Free Speech and Free Birds
I just caught Lynyrd Skynyrd on Austin City Limits, truly a different experience than one normally expects from PBS. The juxtaposition of writing a blog entry based on the Dixie Chicks and then watching serious old school southern metal is too extreme not to comment upon. The Austin City Limits recording was made in 2000, thirty years after the formation of the band. Although the visual signs of age were present on the members of the band, musically they were as passionate in their performance as twenty-year olds. They were not pretty, but they could still make some powerful music.
Additionally, thirty years on, they were still unabashedly politically incorrect. Although they were not draping the stage with the stars and bars, they were not ashamed of them either. The apology for this is that they view the flag of the Confederacy as an emblem of Southern pride, but that is mostly irrelevant; nobody who will listen needs to be told, and the people who need to change their mind will never listen. Lynyrd Skynyrd never advocated a return to slavery or the oppression of the blacks. They just wanted Neal Young to stop whining, and who doesn’t? For the most part, their music is quite listenable after all these years, especially if you haven't heard "Free Bird" more than five times in the last decade. (For the kids, there was a time when you were lucky if you only heard that song five times in a day!)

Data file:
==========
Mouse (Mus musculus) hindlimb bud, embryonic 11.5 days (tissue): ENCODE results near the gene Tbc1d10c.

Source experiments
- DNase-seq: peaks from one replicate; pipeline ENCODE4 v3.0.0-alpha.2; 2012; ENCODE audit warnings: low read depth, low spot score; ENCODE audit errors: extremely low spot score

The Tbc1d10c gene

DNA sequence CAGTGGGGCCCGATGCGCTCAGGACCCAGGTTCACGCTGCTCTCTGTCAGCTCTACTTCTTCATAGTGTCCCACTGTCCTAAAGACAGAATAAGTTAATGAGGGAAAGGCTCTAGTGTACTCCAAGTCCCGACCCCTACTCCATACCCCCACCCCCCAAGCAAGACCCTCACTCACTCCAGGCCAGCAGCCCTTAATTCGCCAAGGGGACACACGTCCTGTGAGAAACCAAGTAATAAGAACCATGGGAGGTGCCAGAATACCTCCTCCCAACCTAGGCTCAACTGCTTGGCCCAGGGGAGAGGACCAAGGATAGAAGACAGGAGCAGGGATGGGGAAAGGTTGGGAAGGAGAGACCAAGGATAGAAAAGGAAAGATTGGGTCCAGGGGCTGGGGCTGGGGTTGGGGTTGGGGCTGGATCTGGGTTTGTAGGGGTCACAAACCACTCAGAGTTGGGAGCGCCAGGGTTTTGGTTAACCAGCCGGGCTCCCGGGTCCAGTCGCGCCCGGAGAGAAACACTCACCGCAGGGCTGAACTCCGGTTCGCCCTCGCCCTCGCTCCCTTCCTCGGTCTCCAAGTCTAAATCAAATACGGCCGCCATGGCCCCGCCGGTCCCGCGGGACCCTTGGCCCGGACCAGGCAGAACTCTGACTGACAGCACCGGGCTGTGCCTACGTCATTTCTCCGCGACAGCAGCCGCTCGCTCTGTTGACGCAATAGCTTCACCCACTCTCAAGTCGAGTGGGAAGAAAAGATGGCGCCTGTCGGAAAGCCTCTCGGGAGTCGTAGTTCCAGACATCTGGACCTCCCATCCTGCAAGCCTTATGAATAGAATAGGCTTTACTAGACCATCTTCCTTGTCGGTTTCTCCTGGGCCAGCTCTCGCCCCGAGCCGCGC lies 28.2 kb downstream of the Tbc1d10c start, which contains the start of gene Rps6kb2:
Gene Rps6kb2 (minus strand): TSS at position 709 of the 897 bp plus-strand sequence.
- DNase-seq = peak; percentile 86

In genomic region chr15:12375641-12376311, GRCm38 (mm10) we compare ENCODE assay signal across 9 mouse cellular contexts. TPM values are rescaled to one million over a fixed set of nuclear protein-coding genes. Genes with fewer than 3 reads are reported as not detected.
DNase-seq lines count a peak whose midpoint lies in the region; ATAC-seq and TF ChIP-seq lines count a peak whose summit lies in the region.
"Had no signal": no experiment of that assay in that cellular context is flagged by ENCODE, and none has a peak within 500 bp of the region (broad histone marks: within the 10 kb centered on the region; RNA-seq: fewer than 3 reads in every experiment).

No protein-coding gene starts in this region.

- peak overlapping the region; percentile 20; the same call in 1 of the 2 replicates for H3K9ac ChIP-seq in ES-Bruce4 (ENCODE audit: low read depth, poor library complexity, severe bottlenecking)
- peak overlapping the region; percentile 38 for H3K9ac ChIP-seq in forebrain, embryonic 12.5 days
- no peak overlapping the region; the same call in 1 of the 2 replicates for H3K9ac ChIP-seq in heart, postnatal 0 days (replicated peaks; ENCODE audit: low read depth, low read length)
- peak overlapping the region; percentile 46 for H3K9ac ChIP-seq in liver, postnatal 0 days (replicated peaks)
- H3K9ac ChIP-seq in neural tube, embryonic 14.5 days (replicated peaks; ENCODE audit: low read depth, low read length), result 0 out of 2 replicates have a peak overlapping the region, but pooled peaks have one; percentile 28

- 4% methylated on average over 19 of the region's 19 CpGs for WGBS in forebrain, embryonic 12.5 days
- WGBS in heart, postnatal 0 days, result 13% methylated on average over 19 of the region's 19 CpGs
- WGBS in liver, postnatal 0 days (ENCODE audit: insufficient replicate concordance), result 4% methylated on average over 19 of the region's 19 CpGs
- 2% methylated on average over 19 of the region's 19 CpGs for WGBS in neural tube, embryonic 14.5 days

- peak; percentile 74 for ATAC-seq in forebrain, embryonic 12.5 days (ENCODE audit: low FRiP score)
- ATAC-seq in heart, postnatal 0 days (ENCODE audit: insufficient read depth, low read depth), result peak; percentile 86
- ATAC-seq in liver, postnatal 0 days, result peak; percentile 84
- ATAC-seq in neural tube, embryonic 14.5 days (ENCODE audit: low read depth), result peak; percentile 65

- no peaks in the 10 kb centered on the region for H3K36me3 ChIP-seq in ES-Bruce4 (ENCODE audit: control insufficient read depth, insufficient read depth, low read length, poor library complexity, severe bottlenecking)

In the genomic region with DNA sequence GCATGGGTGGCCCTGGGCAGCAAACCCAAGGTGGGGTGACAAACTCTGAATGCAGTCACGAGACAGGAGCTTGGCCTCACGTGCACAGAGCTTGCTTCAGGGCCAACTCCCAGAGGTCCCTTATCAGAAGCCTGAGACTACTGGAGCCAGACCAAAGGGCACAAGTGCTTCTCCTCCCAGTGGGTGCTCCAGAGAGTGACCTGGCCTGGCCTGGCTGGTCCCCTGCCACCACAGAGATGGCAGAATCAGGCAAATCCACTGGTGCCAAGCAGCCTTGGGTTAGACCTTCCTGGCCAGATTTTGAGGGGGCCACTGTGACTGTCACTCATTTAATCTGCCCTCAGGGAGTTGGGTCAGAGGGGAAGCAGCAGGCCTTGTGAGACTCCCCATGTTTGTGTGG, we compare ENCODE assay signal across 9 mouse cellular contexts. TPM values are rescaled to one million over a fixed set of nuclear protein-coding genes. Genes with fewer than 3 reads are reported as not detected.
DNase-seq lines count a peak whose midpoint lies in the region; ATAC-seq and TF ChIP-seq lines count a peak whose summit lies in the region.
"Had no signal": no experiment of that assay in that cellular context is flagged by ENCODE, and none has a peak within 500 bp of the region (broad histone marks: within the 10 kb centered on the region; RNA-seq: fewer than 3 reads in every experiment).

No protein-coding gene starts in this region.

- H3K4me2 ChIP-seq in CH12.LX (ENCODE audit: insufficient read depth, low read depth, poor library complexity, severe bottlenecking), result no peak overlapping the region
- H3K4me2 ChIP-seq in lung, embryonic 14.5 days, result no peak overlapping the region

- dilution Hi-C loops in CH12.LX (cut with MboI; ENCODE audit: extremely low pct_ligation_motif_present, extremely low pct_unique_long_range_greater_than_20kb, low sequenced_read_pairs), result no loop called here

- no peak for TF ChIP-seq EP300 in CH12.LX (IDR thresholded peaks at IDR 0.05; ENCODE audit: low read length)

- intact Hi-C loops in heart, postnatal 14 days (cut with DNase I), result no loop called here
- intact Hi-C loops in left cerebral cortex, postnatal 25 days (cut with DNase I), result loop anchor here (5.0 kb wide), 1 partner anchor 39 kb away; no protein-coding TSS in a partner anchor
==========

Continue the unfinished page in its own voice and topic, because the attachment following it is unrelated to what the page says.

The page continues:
The key thing here is that despite having a song set that was tremendously dated, despicable to academia, and dismissed by the arbiters of culture in this country, they lit up the crowd with their music. It does not matter what is said about you in this country as long as you choose to persevere with a meaningful message. Would any incarnation of Lynyrd Skynyrd have survived the Clinton administration if we actually had a mechanism of suppressing musical artists in this country? This is a band that tours with Ted Nugent; do the math.
The Dixie Chicks have nothing to worry about. All they need to do is develop an utterly unique and resonant sound and perform three hundred nights a year for the next thirty years and people will cherish them. Of course if they are just a product of record executives and A&R men, well, they could be gone tomorrow. It is a shame that nothing in life is certain, except for your own will to continue on path you have chosen.